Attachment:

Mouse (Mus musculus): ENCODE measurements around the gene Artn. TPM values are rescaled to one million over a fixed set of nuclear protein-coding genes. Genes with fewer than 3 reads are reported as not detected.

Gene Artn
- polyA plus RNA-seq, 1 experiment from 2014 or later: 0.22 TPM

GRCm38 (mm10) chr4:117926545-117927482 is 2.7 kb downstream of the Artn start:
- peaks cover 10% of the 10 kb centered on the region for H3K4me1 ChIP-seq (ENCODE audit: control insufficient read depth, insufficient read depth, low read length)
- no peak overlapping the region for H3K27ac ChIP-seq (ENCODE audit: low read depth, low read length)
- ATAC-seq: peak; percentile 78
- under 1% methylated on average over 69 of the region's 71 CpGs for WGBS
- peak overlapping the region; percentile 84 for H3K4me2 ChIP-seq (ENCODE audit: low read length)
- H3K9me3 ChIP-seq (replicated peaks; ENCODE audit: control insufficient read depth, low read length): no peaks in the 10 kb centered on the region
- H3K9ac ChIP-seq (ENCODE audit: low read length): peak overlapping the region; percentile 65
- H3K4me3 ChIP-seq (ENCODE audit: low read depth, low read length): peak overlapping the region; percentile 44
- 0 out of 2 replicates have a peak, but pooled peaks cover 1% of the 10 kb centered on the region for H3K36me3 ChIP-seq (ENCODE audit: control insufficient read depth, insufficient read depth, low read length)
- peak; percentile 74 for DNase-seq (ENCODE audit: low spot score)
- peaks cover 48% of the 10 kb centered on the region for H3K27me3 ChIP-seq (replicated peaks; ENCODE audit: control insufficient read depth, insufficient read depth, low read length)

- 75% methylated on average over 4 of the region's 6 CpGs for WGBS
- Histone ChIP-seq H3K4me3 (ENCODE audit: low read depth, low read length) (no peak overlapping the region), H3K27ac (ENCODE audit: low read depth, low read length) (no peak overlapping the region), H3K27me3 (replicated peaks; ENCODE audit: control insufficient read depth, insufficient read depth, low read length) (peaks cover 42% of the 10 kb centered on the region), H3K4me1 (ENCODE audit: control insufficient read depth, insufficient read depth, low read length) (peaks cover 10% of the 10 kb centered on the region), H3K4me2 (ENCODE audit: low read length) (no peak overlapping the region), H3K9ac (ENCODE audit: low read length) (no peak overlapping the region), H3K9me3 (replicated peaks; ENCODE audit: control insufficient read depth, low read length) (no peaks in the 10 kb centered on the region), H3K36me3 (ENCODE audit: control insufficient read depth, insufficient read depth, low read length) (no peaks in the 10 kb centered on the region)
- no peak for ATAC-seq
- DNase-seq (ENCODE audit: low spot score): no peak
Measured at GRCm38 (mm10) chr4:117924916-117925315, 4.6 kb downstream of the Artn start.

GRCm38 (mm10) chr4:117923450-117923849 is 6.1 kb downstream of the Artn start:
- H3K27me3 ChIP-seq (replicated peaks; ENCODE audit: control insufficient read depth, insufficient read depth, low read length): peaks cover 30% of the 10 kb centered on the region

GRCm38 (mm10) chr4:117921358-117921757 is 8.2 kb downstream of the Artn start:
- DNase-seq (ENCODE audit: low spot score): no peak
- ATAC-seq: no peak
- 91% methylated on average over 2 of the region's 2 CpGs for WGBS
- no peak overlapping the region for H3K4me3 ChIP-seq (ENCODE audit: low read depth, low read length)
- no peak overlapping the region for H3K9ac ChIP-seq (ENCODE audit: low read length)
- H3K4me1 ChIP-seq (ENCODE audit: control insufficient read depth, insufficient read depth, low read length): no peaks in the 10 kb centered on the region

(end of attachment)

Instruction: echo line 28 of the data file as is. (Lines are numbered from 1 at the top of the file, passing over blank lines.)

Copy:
- no peak overlapping the region for H3K9ac ChIP-seq (ENCODE audit: low read length)